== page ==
Book review – The Family by Naomi Krupitsky

Thank you Harper Collins UK for gifting me an advanced review copy of The Family! Readers, brace yourself, this is a book that is very different to the genres and stories I usually read…but I mentioned wanting to diversify my reads in 2022 and I wasn’t disappointed with this one. 

Here’s the blurb:

A captivating debut novel about the tangled fates of two best friends and daughters of the Italian mafia, and a coming-of-age story of twentieth-century Brooklyn itself.

Two daughters. Two families. One inescapable fate.

Sofia Colicchio is a free spirit, loud and untamed. Antonia Russo is thoughtful, ever observing the world around her. Best friends since birth, they live in the shadow of their fathers’ unspoken community: the Family. Sunday dinners gather them each week to feast, discuss business, and renew the intoxicating bond borne of blood and love.
But the disappearance of Antonia’s father drives a whisper-thin wedge between the girls as they grow into women, wives, mothers, and leaders. Their hearts expand in tandem with Red Hook and Brooklyn around them, as they push against the boundaries of society’s expectations and fight to preserve their complex but life-sustaining friendship. One fateful night their loyalty to each other and the Family will be tested. Only one of them can pull the trigger before it’s too late.

My review: 

I must admit that the beginning was very slow and I struggled to connect with the characters at first. At the same time, I was very intrigued by this mysterious family at the heart of multiple Italian mafia networks. So my curiosity kept me going, and halfway through the book, I was hooked. I wanted to know every detail of Sofia and Antonia’s lives, to follow their fate amidst the chaos and the uncertainty that they faced everyday. The gripping suspense as I advanced in the story made me think about these two characters even when I wasn’t reading, especially about their indescribable friendship. It seemed to me that the whole story pushes the reader to reflect on the different meanings that the word “family” can take with certain people. Sofia and Antonia were not related by blood but their lives were interlinked in so many ways that you could think of them as real sisters.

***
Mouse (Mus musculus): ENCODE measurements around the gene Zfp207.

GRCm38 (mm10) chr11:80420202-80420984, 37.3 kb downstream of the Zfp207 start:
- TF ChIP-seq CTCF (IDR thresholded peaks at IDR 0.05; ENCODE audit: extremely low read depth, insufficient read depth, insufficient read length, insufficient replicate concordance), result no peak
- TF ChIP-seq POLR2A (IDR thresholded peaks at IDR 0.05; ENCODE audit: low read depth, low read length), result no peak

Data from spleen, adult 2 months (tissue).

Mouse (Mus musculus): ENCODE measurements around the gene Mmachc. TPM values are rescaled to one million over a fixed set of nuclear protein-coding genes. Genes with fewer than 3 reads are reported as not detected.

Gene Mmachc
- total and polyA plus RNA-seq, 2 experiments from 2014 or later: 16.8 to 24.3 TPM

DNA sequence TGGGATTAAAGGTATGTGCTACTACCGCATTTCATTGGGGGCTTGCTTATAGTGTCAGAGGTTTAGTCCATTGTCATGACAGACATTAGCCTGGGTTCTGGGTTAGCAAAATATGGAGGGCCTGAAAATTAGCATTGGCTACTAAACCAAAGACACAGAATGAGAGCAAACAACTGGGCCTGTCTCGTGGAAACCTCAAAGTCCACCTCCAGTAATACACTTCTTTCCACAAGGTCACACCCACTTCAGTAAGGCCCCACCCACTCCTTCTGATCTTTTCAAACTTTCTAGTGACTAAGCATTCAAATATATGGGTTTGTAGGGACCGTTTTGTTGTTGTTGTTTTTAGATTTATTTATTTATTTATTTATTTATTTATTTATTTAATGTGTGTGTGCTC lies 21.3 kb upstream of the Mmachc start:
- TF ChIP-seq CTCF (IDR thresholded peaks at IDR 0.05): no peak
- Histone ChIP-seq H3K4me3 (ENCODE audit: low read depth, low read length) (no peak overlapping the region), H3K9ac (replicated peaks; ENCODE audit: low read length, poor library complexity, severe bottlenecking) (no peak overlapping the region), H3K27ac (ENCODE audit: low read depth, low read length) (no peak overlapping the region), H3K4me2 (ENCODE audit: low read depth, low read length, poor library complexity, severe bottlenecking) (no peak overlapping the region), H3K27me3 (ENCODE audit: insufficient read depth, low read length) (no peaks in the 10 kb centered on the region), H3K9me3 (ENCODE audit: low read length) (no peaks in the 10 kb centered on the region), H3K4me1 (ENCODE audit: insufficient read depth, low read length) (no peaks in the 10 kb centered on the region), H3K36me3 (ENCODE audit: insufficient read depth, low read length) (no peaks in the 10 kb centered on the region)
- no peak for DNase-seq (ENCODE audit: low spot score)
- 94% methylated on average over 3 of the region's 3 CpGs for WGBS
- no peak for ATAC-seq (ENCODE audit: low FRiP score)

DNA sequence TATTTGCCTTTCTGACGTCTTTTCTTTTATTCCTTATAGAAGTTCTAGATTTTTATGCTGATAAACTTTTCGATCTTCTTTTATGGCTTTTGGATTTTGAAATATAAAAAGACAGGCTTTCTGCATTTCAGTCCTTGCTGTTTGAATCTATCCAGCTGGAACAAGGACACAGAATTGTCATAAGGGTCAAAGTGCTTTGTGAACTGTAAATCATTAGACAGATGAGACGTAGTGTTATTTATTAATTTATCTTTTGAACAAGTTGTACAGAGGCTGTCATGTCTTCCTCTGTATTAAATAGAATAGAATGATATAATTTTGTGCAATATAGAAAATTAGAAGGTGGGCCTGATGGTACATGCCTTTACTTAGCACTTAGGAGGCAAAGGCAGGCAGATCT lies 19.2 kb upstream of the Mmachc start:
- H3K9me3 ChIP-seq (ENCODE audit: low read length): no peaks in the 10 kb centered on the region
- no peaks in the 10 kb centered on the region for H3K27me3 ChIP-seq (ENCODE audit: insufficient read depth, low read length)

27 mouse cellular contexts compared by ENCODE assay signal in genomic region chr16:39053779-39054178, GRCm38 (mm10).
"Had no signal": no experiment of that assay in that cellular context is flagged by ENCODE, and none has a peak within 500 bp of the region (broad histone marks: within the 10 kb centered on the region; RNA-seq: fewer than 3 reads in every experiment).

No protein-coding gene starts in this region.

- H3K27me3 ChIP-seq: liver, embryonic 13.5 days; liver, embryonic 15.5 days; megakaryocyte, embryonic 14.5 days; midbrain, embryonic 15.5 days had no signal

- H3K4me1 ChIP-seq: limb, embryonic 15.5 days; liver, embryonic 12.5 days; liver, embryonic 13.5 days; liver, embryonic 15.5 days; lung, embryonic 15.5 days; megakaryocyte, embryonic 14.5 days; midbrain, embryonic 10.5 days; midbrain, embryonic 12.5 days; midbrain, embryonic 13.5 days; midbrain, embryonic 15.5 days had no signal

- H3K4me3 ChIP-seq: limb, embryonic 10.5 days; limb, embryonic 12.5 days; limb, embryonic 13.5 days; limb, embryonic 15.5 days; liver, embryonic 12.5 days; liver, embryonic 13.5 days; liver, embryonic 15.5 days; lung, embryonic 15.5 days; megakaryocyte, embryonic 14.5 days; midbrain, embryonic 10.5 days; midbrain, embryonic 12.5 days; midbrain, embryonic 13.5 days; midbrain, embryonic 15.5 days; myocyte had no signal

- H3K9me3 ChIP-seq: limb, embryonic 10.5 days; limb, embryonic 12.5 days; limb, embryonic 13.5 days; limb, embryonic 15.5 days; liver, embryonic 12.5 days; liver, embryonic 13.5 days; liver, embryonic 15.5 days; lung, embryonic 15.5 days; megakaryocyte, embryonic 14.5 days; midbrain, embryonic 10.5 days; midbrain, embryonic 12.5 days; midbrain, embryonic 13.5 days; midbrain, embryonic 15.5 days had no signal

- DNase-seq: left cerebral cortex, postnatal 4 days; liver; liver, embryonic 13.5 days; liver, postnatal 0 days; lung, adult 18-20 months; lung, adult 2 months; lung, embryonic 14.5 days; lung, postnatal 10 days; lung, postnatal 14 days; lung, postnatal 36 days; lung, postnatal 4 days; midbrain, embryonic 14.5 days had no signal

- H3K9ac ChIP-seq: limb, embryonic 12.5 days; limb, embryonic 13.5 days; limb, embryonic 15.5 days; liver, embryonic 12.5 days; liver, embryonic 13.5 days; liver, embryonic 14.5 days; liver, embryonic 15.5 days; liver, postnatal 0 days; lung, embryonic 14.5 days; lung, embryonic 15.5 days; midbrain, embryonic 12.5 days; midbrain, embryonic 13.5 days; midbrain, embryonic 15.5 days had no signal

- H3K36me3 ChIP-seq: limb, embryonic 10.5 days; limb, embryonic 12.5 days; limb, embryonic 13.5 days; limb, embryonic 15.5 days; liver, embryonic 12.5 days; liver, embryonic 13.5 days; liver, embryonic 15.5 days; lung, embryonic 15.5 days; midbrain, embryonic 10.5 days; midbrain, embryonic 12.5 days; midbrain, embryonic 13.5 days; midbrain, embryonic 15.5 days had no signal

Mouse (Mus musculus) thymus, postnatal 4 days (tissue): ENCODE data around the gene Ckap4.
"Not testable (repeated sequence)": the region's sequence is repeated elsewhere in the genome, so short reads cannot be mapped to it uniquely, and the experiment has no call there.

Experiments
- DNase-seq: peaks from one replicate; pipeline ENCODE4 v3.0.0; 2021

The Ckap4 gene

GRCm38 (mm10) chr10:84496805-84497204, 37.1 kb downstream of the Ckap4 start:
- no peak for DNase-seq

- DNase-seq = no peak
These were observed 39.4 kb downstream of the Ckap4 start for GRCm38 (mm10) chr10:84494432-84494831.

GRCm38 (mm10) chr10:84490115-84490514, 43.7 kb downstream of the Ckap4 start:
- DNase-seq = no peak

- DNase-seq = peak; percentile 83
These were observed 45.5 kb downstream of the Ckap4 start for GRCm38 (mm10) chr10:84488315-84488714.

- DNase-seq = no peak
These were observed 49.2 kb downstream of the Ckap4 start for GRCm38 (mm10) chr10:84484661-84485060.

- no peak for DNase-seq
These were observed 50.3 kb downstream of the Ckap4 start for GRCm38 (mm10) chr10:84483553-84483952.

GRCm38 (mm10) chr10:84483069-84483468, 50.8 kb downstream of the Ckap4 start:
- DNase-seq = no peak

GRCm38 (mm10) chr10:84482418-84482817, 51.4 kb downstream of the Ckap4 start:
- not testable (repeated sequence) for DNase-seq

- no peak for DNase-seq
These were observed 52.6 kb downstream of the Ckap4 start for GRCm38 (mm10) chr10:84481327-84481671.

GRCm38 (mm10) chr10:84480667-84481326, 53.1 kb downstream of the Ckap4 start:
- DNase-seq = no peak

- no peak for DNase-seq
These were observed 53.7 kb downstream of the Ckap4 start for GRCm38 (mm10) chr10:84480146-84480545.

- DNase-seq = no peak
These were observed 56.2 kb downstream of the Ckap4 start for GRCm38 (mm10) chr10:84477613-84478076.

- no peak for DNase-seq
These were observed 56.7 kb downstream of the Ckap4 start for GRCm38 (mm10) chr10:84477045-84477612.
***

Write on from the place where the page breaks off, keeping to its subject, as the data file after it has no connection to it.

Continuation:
Mafia stories are rarely recounted by women (The Godfather, Boardwalk empire…) and I think that this is what makes this story so interesting. I didn’t expect at all to find a heavy focus on the themes of friendship, marriage, and motherhood in a book about family crimes. Yet it is this very balance between mystery and complex relationship dynamics that I enjoyed reading about. As for the writing, I found it very “cold” initially: a lot of short sentences, and comparisons which I didn’t like (I like more descriptive and flowery language) but again, I started enjoying it halfway because I realised that it matched the atmosphere of the story. 

This book reminded me a LOT of My brilliant friend by Elena Ferrante, in terms of pace, writing and some parts of the story. I liked both of them and I think that they officially convinced me to continue exploring new genres!


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